Instead of testing a wide range of math concepts, the new exam will focus on a few areas, like algebra, deemed most needed for college and life afterward. A calculator will be allowed only on certain math questions, instead of on the entire math portion.
Jim Rawlins, the director of admissions at the University of Oregon, said the changes appear "potentially helpful and useful" but it will take a few years to know the impact, after the students who take the revised test go on to college.
"It's all in the details of how it all plays out," said Rawlins, a former president of the National Association for College Admission Counseling.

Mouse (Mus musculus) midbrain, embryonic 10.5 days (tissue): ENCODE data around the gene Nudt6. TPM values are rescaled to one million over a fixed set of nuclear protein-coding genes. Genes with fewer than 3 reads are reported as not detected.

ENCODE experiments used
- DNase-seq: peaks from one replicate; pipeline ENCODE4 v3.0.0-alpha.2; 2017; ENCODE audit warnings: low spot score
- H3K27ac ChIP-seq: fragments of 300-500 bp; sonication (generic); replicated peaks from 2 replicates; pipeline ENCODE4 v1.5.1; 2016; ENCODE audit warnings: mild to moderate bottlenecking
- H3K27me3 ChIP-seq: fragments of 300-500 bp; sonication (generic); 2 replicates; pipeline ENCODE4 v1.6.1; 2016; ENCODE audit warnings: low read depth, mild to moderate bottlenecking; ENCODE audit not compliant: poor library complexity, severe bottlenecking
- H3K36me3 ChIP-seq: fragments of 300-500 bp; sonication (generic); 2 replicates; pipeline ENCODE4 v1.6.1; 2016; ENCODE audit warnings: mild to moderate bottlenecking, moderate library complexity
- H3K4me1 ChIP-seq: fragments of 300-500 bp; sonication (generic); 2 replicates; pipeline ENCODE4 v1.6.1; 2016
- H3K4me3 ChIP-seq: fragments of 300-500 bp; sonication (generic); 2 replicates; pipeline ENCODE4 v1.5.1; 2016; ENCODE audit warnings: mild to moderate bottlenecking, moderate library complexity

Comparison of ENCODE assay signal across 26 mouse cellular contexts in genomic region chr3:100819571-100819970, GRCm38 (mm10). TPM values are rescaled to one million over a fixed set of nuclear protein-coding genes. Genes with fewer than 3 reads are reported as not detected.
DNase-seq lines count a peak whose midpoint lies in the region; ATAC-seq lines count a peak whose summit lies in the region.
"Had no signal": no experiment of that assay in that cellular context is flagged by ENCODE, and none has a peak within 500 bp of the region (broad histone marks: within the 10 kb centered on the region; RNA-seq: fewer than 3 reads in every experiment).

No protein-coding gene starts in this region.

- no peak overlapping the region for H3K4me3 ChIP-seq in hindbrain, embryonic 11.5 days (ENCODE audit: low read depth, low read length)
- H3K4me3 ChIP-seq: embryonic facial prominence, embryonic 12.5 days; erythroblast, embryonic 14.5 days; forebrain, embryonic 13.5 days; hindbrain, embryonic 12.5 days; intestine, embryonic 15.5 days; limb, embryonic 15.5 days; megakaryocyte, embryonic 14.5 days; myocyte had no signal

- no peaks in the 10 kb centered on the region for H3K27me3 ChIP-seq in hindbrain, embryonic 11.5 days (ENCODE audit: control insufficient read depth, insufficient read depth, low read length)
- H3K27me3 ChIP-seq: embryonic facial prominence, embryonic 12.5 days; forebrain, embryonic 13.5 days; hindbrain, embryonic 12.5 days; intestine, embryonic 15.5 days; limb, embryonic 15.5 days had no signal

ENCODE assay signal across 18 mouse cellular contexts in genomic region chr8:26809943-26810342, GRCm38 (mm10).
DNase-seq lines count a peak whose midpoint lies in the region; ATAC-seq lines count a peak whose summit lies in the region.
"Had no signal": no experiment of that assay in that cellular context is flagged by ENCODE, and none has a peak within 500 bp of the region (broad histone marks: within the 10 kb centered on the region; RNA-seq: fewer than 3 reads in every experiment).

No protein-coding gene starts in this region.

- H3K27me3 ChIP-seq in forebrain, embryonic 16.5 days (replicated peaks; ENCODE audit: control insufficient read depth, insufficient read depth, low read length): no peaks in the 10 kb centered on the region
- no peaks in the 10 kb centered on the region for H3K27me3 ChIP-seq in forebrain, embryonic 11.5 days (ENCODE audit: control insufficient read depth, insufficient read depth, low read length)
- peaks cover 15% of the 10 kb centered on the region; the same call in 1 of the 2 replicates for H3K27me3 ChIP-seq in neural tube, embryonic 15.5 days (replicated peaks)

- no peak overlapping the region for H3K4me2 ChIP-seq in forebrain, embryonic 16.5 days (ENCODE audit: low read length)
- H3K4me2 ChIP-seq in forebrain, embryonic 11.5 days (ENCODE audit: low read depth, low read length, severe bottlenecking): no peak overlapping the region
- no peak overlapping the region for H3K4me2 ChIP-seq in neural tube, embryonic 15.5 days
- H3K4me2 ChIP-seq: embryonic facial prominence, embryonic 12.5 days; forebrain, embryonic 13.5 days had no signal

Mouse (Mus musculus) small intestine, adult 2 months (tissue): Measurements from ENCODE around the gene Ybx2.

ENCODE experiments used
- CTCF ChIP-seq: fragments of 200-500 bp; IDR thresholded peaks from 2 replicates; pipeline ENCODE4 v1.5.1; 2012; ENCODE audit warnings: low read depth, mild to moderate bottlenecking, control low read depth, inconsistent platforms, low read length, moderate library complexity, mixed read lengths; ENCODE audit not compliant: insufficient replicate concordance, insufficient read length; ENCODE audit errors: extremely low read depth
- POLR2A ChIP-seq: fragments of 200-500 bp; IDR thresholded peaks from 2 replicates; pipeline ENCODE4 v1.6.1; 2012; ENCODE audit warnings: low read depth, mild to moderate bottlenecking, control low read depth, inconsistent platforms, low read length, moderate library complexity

Some high school and college admissions counselors said eliminating the penalty for wrong answers and making the essay optional could make the test less stressful for some students.
"It will encourage students to consider the questions more carefully and to attempt them, where before if a cursory glance at a question made it seem too complex to them, they may go ahead and skip that question," said Jeff Rickey, dean of admissions at St. Lawrence University in Canton, N.Y.
A longstanding criticism of the SAT is that students from wealthier households do better because they can afford expensive test preparation classes.
The College Board said it will partner with the nonprofit Khan Academy to provide free test preparation materials for the redesigned SAT. It also said every income-eligible student who takes the SAT will receive four fee waivers to apply for college, which continues an effort the College Board has had to assist low-income students.